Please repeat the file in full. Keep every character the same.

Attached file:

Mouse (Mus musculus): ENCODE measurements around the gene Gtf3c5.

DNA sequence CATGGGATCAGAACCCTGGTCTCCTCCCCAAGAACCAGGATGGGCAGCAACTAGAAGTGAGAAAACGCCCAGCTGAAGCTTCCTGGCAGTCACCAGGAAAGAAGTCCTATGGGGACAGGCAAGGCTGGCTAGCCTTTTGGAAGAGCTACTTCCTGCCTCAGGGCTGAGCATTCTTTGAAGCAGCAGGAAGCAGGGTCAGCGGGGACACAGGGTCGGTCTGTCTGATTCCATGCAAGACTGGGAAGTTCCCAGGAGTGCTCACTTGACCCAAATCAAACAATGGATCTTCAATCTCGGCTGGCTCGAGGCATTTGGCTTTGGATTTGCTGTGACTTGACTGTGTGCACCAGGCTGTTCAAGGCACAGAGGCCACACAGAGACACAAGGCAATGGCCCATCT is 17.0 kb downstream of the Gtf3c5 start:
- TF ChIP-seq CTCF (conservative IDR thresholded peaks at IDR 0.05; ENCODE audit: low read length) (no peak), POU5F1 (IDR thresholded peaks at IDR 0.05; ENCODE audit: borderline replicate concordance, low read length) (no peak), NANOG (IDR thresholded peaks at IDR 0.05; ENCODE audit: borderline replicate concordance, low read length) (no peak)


Mouse (Mus musculus): ENCODE measurements around the gene Gtf3c5.

DNA sequence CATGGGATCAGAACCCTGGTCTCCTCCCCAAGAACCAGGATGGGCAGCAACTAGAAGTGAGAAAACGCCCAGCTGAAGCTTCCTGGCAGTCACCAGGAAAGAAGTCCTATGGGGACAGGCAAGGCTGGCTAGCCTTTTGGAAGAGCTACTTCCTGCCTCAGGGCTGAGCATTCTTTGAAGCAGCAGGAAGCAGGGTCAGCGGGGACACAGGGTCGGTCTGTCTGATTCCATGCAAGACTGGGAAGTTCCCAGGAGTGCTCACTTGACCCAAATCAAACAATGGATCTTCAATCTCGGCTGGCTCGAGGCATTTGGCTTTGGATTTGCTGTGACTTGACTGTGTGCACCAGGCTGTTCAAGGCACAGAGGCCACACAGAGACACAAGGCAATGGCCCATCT is 17.0 kb downstream of the Gtf3c5 start:
- TF ChIP-seq CTCF (conservative IDR thresholded peaks at IDR 0.05; ENCODE audit: low read length) (no peak), POU5F1 (IDR thresholded peaks at IDR 0.05; ENCODE audit: borderline replicate concordance, low read length) (no peak), NANOG (IDR thresholded peaks at IDR 0.05; ENCODE audit: borderline replicate concordance, low read length) (no peak)